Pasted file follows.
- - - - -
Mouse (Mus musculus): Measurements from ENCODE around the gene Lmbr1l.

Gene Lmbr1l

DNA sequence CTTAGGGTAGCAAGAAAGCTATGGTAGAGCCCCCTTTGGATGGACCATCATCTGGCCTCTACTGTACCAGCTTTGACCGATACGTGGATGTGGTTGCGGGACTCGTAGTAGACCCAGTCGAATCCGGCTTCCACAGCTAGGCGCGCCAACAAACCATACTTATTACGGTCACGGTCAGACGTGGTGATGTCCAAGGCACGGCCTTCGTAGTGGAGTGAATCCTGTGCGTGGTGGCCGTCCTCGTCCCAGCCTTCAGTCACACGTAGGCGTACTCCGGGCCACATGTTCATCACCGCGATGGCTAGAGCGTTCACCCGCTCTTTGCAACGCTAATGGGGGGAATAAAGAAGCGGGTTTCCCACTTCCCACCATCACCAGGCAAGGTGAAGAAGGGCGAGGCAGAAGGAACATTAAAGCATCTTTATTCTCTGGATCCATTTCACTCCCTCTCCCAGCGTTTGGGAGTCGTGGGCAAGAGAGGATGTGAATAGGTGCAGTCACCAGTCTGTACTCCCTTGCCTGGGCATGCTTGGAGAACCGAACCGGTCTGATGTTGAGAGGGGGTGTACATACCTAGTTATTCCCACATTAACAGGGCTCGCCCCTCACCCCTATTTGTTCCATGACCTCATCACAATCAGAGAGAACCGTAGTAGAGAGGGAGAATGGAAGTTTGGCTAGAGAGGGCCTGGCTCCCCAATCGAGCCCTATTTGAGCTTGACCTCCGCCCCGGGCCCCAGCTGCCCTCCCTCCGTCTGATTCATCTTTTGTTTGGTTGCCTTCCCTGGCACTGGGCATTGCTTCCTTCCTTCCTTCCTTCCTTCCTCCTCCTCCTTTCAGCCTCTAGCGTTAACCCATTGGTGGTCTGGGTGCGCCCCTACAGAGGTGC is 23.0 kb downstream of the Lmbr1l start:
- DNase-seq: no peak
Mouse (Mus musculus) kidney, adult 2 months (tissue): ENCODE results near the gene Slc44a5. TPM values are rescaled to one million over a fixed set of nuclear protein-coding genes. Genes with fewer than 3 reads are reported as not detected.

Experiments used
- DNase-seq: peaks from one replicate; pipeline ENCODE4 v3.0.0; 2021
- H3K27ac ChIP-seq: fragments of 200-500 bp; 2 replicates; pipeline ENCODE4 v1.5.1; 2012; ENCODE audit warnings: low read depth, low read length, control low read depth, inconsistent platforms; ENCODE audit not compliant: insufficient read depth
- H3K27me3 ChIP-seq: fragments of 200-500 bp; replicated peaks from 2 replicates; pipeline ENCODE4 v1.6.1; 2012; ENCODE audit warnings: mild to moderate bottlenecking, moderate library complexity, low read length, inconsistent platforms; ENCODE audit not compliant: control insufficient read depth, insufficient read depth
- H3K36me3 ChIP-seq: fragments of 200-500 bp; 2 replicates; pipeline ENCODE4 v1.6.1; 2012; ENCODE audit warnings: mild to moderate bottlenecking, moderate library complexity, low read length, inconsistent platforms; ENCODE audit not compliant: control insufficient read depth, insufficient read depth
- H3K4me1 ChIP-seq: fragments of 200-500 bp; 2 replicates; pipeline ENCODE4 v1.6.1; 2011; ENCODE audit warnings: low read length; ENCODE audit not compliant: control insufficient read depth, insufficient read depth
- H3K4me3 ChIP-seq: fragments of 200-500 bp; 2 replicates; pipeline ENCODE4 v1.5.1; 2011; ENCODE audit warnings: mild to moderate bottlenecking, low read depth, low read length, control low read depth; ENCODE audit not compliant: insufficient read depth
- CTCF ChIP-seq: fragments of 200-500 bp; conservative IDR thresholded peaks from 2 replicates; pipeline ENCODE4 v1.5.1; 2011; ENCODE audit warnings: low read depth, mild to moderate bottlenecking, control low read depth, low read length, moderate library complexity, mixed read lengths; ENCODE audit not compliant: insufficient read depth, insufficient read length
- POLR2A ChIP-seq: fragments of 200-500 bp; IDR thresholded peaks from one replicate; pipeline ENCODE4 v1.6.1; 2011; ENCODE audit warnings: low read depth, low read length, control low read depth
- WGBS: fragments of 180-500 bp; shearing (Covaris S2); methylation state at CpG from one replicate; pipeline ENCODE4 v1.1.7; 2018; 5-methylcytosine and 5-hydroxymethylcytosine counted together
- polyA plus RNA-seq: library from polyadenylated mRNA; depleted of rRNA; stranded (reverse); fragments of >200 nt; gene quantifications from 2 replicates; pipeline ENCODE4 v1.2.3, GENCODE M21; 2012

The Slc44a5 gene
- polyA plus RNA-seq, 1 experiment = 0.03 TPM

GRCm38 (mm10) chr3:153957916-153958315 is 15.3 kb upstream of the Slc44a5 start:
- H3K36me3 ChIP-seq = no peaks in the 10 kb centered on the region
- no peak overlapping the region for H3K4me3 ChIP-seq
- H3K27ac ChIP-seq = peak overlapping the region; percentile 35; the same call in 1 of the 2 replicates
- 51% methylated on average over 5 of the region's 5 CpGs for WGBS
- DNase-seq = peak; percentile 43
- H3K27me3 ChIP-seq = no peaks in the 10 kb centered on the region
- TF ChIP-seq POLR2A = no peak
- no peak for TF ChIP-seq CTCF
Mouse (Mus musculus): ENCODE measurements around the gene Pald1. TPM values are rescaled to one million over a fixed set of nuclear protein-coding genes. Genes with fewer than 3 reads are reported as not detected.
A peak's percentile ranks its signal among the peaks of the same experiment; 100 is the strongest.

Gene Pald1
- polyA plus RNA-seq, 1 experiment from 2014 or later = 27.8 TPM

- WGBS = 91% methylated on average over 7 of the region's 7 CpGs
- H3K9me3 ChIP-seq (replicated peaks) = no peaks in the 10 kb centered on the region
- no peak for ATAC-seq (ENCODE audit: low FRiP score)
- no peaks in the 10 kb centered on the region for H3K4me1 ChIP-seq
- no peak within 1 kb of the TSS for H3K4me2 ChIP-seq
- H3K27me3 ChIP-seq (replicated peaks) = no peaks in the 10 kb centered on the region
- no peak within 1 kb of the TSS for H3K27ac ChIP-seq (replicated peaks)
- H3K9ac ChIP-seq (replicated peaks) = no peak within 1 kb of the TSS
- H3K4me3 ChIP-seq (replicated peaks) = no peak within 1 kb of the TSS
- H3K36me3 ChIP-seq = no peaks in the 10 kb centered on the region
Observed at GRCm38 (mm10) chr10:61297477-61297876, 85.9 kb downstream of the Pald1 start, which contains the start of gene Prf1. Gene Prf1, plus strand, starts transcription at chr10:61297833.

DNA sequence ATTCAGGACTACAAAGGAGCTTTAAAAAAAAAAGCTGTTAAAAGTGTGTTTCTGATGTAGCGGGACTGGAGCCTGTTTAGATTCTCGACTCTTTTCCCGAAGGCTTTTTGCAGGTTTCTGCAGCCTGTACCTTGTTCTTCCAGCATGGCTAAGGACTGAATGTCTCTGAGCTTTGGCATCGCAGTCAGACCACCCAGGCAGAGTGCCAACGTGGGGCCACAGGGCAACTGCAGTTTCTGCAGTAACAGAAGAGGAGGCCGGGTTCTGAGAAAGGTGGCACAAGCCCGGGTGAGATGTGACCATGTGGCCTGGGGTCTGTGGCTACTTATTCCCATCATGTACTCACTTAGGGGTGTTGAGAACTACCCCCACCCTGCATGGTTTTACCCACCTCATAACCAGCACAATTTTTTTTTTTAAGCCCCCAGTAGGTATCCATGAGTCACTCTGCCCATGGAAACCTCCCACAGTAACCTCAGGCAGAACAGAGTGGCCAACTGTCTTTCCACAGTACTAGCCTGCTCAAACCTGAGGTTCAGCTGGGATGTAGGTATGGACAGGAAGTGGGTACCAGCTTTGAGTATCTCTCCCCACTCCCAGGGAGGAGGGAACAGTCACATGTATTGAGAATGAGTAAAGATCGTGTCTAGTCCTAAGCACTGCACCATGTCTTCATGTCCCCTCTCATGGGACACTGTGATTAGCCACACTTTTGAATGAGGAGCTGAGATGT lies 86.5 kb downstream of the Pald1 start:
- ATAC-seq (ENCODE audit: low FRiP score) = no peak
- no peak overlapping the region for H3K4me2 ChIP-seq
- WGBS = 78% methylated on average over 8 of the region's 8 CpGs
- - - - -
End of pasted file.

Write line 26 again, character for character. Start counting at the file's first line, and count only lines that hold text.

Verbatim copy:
- TF ChIP-seq POLR2A = no peak